For those of us who arrive by train from central or southern Germany, this “grand” two-star hotel (grand being a French word for large) is conveniently located just half a block from the Gare de l’Est, i.e. the East Station.
For a single room on the fifth floor I paid 80 Euros per night in 2015. The room had a private bathroom (‘en suite’ as the British would say) and free WiFi, which was a bit slow but fairly reliable (only conked out once while I was there).
In the middle of the spiral staircase there is a tiny elevator (‘lift’ to you) of the type that is typical of older French hotels, just big enough for one person with a suitcase if both are rather slender.
The whole hotel was clean and everybody who worked there was friendly, so I was quite satisfied.
There were six Vélib’ bicycle stations close by, but they tended to run out of bikes in the mornings after the commuter trains arrived, so before leaving the hotel I made a habit of checking online to see which of the stations still had bikes available.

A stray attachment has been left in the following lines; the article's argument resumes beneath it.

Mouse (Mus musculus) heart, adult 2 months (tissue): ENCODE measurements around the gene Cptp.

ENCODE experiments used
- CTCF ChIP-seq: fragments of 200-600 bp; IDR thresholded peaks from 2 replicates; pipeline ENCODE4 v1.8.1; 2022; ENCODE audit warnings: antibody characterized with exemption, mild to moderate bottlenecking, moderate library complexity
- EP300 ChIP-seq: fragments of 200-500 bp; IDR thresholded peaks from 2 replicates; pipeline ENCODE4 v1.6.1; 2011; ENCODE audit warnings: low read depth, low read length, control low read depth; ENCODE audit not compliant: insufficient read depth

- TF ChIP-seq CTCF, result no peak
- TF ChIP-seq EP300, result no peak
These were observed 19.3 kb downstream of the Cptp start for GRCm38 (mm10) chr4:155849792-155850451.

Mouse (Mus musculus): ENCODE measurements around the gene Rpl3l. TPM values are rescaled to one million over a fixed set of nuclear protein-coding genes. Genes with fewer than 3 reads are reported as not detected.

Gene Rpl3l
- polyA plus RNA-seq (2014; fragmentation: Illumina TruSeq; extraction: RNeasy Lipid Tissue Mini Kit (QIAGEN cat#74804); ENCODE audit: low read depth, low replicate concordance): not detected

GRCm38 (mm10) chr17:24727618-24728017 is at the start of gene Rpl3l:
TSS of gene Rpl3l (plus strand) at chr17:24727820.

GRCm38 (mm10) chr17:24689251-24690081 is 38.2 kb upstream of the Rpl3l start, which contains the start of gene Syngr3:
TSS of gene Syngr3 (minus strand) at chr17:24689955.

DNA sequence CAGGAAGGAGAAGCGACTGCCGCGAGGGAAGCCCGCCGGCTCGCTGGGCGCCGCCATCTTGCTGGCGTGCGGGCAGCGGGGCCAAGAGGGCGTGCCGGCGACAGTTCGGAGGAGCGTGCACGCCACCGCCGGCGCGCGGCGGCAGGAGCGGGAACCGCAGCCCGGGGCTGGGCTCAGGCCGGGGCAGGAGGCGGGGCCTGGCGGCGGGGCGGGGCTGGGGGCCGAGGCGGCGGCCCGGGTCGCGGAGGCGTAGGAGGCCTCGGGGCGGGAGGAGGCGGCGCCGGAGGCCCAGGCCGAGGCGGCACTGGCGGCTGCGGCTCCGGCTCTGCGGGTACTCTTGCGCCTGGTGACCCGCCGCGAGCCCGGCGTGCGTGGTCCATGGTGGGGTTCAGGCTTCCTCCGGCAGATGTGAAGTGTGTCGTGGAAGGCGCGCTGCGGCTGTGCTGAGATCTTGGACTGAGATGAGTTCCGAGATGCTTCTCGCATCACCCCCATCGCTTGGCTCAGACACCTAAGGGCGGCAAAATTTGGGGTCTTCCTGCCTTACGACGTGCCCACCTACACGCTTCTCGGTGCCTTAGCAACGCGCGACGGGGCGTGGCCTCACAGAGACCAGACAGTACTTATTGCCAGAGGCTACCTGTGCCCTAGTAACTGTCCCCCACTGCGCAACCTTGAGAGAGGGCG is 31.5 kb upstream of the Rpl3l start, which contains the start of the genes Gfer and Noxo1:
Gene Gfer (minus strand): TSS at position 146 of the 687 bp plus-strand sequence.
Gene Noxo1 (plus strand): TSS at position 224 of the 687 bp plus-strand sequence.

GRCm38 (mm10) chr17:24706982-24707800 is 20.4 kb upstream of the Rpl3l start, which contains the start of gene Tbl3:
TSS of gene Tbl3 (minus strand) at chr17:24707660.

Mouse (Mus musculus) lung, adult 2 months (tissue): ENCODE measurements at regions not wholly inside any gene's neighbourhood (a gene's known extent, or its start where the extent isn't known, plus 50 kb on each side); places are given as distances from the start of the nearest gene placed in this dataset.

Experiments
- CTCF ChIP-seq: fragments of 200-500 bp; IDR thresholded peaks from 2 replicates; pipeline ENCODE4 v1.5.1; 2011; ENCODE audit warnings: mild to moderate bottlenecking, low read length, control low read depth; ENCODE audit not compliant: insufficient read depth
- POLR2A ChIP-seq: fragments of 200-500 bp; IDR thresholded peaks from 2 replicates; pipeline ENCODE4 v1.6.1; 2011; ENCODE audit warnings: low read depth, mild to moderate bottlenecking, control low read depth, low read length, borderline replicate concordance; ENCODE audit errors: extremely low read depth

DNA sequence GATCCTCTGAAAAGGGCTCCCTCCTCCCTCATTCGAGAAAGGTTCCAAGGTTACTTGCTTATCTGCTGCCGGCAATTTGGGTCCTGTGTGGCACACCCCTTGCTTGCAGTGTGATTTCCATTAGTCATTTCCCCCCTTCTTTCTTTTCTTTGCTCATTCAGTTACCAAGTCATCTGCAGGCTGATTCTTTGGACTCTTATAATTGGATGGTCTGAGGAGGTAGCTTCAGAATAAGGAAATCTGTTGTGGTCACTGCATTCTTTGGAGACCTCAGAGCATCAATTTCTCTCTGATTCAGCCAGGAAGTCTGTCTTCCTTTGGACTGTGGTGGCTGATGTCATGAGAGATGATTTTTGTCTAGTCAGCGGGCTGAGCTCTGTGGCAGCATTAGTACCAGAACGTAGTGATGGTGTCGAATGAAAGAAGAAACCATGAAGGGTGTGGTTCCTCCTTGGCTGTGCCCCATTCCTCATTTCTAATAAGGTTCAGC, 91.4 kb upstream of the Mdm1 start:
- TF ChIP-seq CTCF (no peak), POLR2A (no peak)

The entrance to the hotel is on Boulevard de Strasbourg. Here they have (modestly) left off the word Grand and just call it Hôtel de l’Europe.
In this view from my room, the church steeple in the center belongs to the nearby Church of Saint-Laurent. Notice that the building in the foreground has a metal roof, probably made of zinc, which has been typical of Paris roofs since the 19th century.
Another typical feature is that there are dozens of chimneys, since in the old days each room had its own oven for heating, and each oven had to have its own chimney.
Finally, for the benefit of the younger generation, I should point out another quaint feature, namely the old-timey 20th century television antennas on both buildings. Just a few decades ago, believe it or not, we all used to have antennas like this on our houses as this was the only means of receiving a television signal.
Breakfast in the Grand Hôtel de l’Europe cost six Euros per person and was served in a nicely renovated basement room with orange walls and a white vaulted ceiling. The breakfast itself was nothing unusual, just the typical French breakfast consisting of a croissant plus a piece of baguette with butter, jam and honey, coffee with milk and a glass of orange juice. But the unique feature of this breakfast room is that it is dominated by a fascinatingly amateurish copy of Leonardo da Vinci’s Mona Lisa, in which the enigmatic smile of the original (on display in the Louvre) is replaced by an embarrassed smirk.
As seen here in the mirror, access to the breakfast room is by a metal spiral staircase, which creaks ominously whenever anyone walks up or down on it.
Location and aerial view of Gare de l’Est (East Station) on monumentum.fr.
My photos in this post are from 2015. I revised the text in 2020.